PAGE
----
Happy are the Happy
by Yasmina Reza

(available now; reprinted by permission of Other Press)

The following is the third chapter (Odile Toscano) of Happy are the Happy.

Happy are the loved ones and the lovers and those who can do without love. Happy are the happy. —Jorge Luis Borges

The internationally acclaimed playwright and novelist Yasmina Reza stages a band of eighteen characters at war with their lives, with only humor to sustain them. Schnitzler’s La Ronde gives these twenty short chapters their shape while Borges’s poem gives them their content. As we move from story to story, thrilled to reconnect with an old acquaintance from an earlier scene, we can’t help but admit that we are very much at home in this human comedy that understands all too well the passing thoughts, desires, actions, fears, and mistakes that we have and make day after day, but that we would be incapable of rendering with such acuity and compassion.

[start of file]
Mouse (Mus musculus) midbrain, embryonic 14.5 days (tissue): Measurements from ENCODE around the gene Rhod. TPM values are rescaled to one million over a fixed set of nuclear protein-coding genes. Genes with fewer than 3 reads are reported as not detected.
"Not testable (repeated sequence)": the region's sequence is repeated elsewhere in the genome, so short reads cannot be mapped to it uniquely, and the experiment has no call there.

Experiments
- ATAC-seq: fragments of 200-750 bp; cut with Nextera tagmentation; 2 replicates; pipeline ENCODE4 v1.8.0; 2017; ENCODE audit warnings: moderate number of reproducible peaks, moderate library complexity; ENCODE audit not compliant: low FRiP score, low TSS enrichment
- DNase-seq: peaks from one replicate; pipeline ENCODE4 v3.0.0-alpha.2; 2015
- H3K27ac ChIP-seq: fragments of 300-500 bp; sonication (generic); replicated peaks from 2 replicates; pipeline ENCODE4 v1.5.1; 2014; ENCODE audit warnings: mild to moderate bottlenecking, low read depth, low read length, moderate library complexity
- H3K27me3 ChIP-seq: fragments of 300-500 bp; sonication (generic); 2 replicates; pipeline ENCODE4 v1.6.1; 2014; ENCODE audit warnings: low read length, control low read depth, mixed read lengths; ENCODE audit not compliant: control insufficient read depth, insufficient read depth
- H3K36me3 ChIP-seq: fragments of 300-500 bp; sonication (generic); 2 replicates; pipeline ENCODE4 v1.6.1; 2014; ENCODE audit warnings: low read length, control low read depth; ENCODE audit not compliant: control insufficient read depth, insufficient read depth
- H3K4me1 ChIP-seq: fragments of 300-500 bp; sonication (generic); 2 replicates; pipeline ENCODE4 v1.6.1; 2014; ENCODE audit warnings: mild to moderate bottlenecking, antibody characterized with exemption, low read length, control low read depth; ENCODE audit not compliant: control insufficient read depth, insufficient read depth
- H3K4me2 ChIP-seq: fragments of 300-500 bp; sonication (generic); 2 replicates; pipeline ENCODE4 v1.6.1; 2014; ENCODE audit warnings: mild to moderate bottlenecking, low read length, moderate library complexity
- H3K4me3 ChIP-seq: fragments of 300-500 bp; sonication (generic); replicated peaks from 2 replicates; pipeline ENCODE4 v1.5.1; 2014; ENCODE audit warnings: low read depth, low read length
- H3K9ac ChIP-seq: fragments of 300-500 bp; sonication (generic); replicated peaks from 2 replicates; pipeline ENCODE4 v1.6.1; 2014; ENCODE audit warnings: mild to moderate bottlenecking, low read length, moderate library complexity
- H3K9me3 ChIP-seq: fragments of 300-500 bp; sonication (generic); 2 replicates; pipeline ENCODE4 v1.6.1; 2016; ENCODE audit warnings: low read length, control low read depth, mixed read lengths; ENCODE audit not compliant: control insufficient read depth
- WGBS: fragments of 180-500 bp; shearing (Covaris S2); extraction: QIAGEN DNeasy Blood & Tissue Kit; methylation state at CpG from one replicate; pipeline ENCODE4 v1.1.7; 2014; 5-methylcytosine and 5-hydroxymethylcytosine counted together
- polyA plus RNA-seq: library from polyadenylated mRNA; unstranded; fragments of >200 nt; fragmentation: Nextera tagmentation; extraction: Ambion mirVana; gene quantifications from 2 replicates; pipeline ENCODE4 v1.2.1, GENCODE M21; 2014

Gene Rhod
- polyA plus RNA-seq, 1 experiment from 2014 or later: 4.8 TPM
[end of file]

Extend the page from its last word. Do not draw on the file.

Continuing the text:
Everything gets on his nerves. Opinions, things, people. Everything. We can’t go out anymore without the evening ending badly. I find myself persuading him to go out, yet on the whole I almost always regret it. We exchange idiotic jokes with our hosts, we laugh on the landing, and once we’re in the elevator, the cold front moves in. Someday someone should make a study of the silence that falls inside a car when you’re returning home after having flaunted your well-being, partly to edify the company, partly to deceive yourself. It’s a silence that tolerates no sound, not even the radio, for who in that mute war of opposition would dare to turn it on? This evening’s over, we’re home now, and while I undress, Robert, as usual, is dawdling in the children’s room. I know what he’s doing. He’s checking their breathing. He bends over them and takes the time to verify unequivocally that they aren’t dead. Afterward, we’re in the bathroom, both of us. No communication. He brushes his teeth, I remove my makeup. He goes to the toilet room. A little later, I find him sitting on the bed in our bedroom; he checks the e-mails on his BlackBerry and sets his alarm. Then he slips under the covers and immediately switches off the light on his side of the bed. For my part, I go and sit on the other side, I set my alarm, I rub cream into my hands, I swallow a Stilnox, I place my earplugs and my water glass within reach on the night table. I arrange my pillows, put on my glasses, and settle down comfortably to read. I’ve hardly begun when Robert, in a tone that’s supposed to be neutral, says, please turn out the light. These are the first words he’s spoken since we were on Rémi Grobe’s landing. I don’t answer. After a few seconds pass, he raises himself and leans across me, half lying on me, in an effort to reach my bedside lamp. He manages to switch it off. In the darkness, I hit him on the arm and the back – actually I hit him several times – and then I turn the light on again. Robert says, I haven’t slept for three nights, do you want me dead? Without raising my eyes from my book, I say, take a Stilnox. —I don’t take fucking sleeping pills. —Then dont complain. —Odile, I’m tired ...turn off the light. Turn it off, dammit. He curls up under the covers again. I try to read. I wonder whether the word tired in Robert’s mouth hasn’t contributed more than anything else to our drifting apart. I refuse to give the word any existential significance. If a literary hero withdraws to the region of shadows, you accept it, but the same doesn’t go for a husband with whom you share a domestic life. Robert switches on his lamp again, extricates himself from the bedclothes with uncalled-for abruptness, and sits on the edge of the bed. Without turning around, he says, I’m going to a hotel. I remain silent. He doesn’t move. For the seventh time, I read, “By the light filtering through the dilapidated shutters, Gaylor could see the dog lying under the toilet chair, the chipped enamel washbasin. On the opposite wall, a man looked at him sadly. Gaylor approached the mirror ...” Now who exactly is Gaylor? Robert’s leaning forward, his back to me. He maintains that position while he says, what do I do wrong, do I talk too much? Am I too aggressive? Do I drink too much? Do I have a double chin? Come on, let’s have the litany. What was it this time? Well, you certainly talk too much, I say. —It was so damned boring. And disgusting. —It wasn’t great, that’s true. —Disgusting. What the hell does he do, this Rémi Grobe? —He’s a consultant. —Consultant! he exclaims. Who’s the genius who invented that word? I don’t see why we inflict these ridiculous dinners on ourselves. Youre not obliged to go to them. —Yes I am. —No you’re not. —I most certainly am. And that dumb bitch in red, the one who didn’t even know that Japan doesn’t have the atomic bomb! —What does it matter? Who needs to know that? —When you don’t know anything about Japan’s military defenses, and who does, then you shouldn’t join in a conversation about territorial claims in the China Sea. I’m cold, I want to pull up the comforter, but it’s stuck under Robert, who inadvertently sat on it. I tug at the comforter. He lets me try to pull it out from under him without lifting himself an inch. I haul on it, groaning slightly. It’s a mute and completely idiotic struggle. In the end, Robert gets up and leaves the room. I turn to the preceding page to figure out who Gaylor is. Robert reappears fairly quickly. He’s got his pants back on. He looks for his socks, finds them, puts them on. He leaves the room again. I hear him in the hall, opening a closet and rummaging around. Then he goes back into the bathroom, or so it seems to me. On the preceding page, Gaylor’s in the back of a garage, arguing with a man named Pal. Who’s this Pal? I get out of the bed, step into my slippers, and join Robert in the bathroom. He’s wearing an unbuttoned shirt and sitting on the side of the bathtub. I ask him, where are you going? He makes a desperate gesture that means I don’t know, it makes no difference. I say, do you want me to fix up a bed for you in the living room? —Don’t worry about me, Odile, go to bed. —Robert, I have four hearings this week. —Please leave me alone. I say, come back to bed, I’ll turn off the lamp. I see myself in the mirror. Robert’s got the bad lights on. I never use the ceiling lights in the bathroom, or if I do, I turn them on together with the spotlights over the washbasin. I say, I look ugly, she cut my hair too short. Much too short, Robert says. That’s Robert’s style of humor: half teasing, half disturbing. It’s supposed to make me laugh, even in the worst moments. And it’s also supposed to disturb me. I say, are you serious? Robert says, how can that jackass be a consultant? In what? —Who are you talking about? —Rémi Grobe. —In art, in real estate, I don’t know exactly what. —A dabbler with his fingers in everything. A bandit, most likely. He’s not married? —Divorced. —Do you think he’s good-looking? We hear a sliding sound in the hall, followed by a little voice: Maman? What’s wrong with him? Robert asks me, as if I knew, and in the instantly anxious tone that sets my teeth on edge. We’re here, Antoine, I say, Papa and I are in the bathroom. Antoine appears, dressed in his pajamas and practically weeping. —I lost Doudine. Again! I say, are you going to lose Doudine every night? You shouldn’t be worrying about Doudine at two in the morning, Antoine, you should be sleeping! Antoine’s face crumples in slow motion. When his face crumples like that, there’s no way of stopping his tears. Robert asks, why are you bawling him out, the poor kid? That question requires me to call upon my entire capacity for self-control. I say, I’m not bawling him out, but I don’t understand why he doesn’t put Doudine on a leash. She can just be tied up during the night! I’m not bawling you out, sweetie, but this is not the time to worry about Doudine. Come on, let’s go back to bed. We head for the boys’ bedroom. Antoine’s sniffling, Doudiiine, as Robert and I march down the hall in single file. We enter the bedroom. Simon’s asleep. I ask Antoine to calm down so he won’t wake up his brother. Robert whispers, we’re going to find her, little hamster. Are you going to tie her up? Antoine whines, not making the least effort to lower his voice. I’m not going to tie her up, little hamster, Robert says. I switch on the bedside lamp and say, but why not? We can tie her up at night in a way that will be very pleasant for her. She won’t feel a thing, and you’ll have a little piece of string, like a little leash, and you can pull on it when... Antoine starts to wail like a siren. Few children can achieve such an exasperating command of plaintive modulation. Shh, shhh, I say. What’s going on? Simon asks. —There! Now you’ve waked up your brother, bravo! —What are you all doing? Doudine’s lost, Robert says. Through half-closed eyes, Simon looks at us like we’re crazy. He’s right. I crouch down to peer under the bed. Since I can’t see much, I start running my hand all over the bottom of the bed. Robert’s rummaging in the comforter. With my head under the bed, I mutter, I can’t understand why you’re not asleep in the middle of the night! That’s not normal. When you’re nine years old, you sleep. All of a sudden, I feel her, jammed between the slats and the mattress. I’ve got her, I’ve got her, I call out. Here she is! Quite a pain in the ass, this Doudine... Antoine presses the stuffed animal against his mouth. —All right, beddy-bye! Antoine gets into his bed. I kiss him. Simon wraps himself up in his covers and rolls over, turning away like someone who’s just witnessed a distressing scene. I switch off the lamp. I try to push Robert out of the room. But Robert stays. He wants to compensate for Mother’s harshness. He wants to reestablish harmony in the enchanted room of childhood. I watch him bend over Simon and kiss him on the back of the neck. Then, in darkness I’ve increased as much as possible by leaving the door just barely ajar, he sits down on Antoine’s bed, tucks him in, nestles the comforter around him, and wedges Doudine so she can’t escape. I hear him murmuring tender words and wonder whether he’s starting one of the stories about Master January’s forest. In former times, men would leave to hunt lions or conquer territories. I wait on the threshold, jerking the door back and forth from time to time to make my irritation known, even though the marmoreal position I’ve adopted should be sufficiently eloquent. Robert finally stands up. We traverse the hall again, in silence. Robert goes into the bathroom, I go into the bedroom and get back in bed. I turn over. I put on my glasses. “Pal was sitting at his desk. His plump hands rested on the dirty blotter. He was informing Gaylor that Raoul Toni had come into the garage that very morning...” Who’s Raoul Toni? My eyes are closing. I wonder what Robert can be doing in the bathroom. I hear a footstep. He appears. He’s removed his pants. How often can this particular threat be made in the course of a married life, this madness of dressing and undressing? I say, do you think it’s normal for a nine-year-old to still have a cuddly toy? Of course, Robert says. I still had one when I was eighteen. I feel like laughing but I don’t show it. Robert takes off his socks and his shirt. He turns off his bedside lamp and slips under the covers. I think I know who Gaylor is. Gaylor’s the guy who’s been hired to find Joss Kroll’s daughter, and I have a hunch Raoul Toni has appeared already too, at the raffle in the beginning... My eyes close. This thriller is not thrilling. I remove my glasses and switch off the light. I turn so that I’m facing the night table. I notice I haven’t pulled the curtain far enough over, it’s going to let the light in too early. Too bad. I say, why does Antoine wake up in the middle of the night? Robert replies, because he can’t feel Doudine. We both stay where we are for a while, each on one side of the bed, staring at the opposite wall. Then I turn over, once again, and press myself against him. Robert puts his hand on the small of my back and says, I ought to tie you up too.